Note: this is more of a journal-y post than a software one.

I'm working on trying to develop a system of mindfulness in coding. It's kind of a weird area to be in right now. I'm telling myself that it's worth it, but honestly there's already a lot of doubt in my mind.The goal is to slow down, write less code, and write cleaner code. I often write to get something broken, then slowly fix until it's good. I'm guessing a lot of developers (primarily new ones?) do the same thing, but it doesn't really leave much room for figuring out what the "best" solution is. To do that, you need to think of the alternatives.

One of the most embarrassing moments in my career was early on in my career. I was asked to work on scaffolding a new app project, and for that, to choose a build toolchain. I had about 6 months of total experience at this point, and I'm not going to pretend that I knew how _anything_ worked, so I was out of my element for sure. I ended up making choices based on popular community selections, and chose `gulp`.

The embarrassment came from when I made my first pull request to start the project, and one of my mentors asked me "why?". I'm honestly still embarrassed that I froze in that moment and didn't know what to say. I had looked at alternatives, but didn't know why one was better than the other. It was mostly just a feeling of "this one works, seems to have good support, and I've been able to find a lot of examples of projects using it that make sense to me for configuration".

Another way to say that is "because gulp seems like it has community support right now, and having the momentum of the dev community actually matters a lot for someone who doesn't know the ins and outs. If that library is becoming more and more popular, there will be more tutorials, more stack overflows, etc. that are going to help a more junior developer debug issues.In reality, the answer was "I don't know". I didn't know how it worked under the hood, I didn't know the benefits, and I was embarrassed because I didn't know how to tell. I didn't know, just by looking at the source code, or "reading up on it".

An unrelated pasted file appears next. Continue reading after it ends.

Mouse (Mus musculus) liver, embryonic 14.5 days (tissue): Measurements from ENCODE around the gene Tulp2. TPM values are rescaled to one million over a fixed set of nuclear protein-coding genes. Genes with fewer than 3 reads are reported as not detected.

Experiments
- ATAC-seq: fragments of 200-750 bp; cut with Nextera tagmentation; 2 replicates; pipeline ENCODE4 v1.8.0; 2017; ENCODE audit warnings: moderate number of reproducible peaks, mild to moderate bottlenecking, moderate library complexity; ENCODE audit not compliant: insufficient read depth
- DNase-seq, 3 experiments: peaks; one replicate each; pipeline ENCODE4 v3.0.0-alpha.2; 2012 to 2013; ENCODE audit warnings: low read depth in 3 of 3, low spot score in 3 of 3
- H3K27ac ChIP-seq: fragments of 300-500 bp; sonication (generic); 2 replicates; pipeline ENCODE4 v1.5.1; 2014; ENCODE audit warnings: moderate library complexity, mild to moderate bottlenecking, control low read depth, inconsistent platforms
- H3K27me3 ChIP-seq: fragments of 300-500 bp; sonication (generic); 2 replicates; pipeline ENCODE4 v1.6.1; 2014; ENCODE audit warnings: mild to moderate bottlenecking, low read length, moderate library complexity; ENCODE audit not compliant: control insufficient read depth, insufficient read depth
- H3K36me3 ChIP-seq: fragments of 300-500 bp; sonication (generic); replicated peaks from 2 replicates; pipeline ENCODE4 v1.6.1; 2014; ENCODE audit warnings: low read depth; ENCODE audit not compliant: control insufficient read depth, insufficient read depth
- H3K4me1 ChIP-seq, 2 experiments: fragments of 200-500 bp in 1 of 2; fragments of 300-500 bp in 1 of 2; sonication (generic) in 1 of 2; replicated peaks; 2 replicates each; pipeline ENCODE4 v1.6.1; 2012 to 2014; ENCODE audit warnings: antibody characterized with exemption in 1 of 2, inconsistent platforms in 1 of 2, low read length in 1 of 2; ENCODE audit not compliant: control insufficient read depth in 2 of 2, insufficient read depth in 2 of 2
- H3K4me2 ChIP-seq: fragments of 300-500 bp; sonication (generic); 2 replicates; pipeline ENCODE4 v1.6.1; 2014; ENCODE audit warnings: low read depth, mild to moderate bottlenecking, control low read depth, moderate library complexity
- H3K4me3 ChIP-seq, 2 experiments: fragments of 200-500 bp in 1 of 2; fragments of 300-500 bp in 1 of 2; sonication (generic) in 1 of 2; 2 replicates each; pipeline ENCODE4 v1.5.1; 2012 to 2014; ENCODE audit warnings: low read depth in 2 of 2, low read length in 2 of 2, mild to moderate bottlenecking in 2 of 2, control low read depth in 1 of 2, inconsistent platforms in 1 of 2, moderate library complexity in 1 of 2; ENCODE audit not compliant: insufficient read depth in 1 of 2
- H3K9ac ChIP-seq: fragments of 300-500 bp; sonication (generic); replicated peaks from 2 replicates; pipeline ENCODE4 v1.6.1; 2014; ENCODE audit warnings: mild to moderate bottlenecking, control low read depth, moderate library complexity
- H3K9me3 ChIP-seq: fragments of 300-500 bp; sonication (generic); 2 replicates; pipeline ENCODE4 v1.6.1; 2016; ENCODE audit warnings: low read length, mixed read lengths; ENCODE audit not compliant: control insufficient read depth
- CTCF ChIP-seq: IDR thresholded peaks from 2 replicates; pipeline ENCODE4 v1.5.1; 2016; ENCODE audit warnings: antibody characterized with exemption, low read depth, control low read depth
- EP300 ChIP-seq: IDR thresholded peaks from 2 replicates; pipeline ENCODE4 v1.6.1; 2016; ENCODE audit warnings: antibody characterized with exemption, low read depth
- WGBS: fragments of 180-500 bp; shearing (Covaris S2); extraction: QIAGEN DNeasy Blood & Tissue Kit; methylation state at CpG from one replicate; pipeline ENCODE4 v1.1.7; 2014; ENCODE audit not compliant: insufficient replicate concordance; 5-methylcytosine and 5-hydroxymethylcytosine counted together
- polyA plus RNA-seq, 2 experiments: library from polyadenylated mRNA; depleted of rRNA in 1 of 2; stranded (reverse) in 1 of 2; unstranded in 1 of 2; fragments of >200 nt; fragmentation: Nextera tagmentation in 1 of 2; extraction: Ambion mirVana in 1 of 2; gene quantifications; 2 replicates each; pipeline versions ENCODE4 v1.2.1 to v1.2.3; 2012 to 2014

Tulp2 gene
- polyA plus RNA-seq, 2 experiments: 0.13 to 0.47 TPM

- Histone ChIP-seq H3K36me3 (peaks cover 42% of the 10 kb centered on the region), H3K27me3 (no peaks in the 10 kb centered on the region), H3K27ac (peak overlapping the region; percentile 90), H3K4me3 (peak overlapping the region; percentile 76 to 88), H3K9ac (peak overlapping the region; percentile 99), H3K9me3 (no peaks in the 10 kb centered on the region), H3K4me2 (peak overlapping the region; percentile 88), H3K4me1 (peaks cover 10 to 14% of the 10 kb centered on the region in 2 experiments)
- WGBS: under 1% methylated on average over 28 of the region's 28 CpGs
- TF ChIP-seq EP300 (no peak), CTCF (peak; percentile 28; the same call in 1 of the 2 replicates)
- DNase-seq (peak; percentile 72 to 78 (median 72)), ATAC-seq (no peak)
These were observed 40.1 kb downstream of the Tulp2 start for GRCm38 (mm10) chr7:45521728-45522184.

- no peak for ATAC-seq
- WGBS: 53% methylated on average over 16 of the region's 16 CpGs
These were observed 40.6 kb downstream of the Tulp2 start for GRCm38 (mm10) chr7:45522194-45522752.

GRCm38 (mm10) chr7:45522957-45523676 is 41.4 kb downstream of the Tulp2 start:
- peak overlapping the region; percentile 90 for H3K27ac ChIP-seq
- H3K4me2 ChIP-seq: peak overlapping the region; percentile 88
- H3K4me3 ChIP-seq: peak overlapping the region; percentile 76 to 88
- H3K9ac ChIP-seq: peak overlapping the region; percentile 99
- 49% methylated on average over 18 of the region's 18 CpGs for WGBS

The reason it remains an embarrassment for me is because my mentor wanted me to have that curiosity, that spark to dig deeper and identify important things, and to be able to bring back information. I felt like I'd failed to be a good developer, even if now I can reflect a bit better on why I chose things. I still feel that way a lot, and have no advice on how to fix it or whether it's even supposed to be fixed.

Getting back to the original question which opened this post: why? Why am I writing? Mostly it comes down to trying to document the journey for anyone else who struggles with feeling like an idiot for most of their life, and seems to be failing upwards. This is an attempt to document my shortcomings as well as my successes, whatever they might be, and providing reflection on them to kind of self-therapize.

So why are you reading?

Thanks for coming to my TED talk.

-CL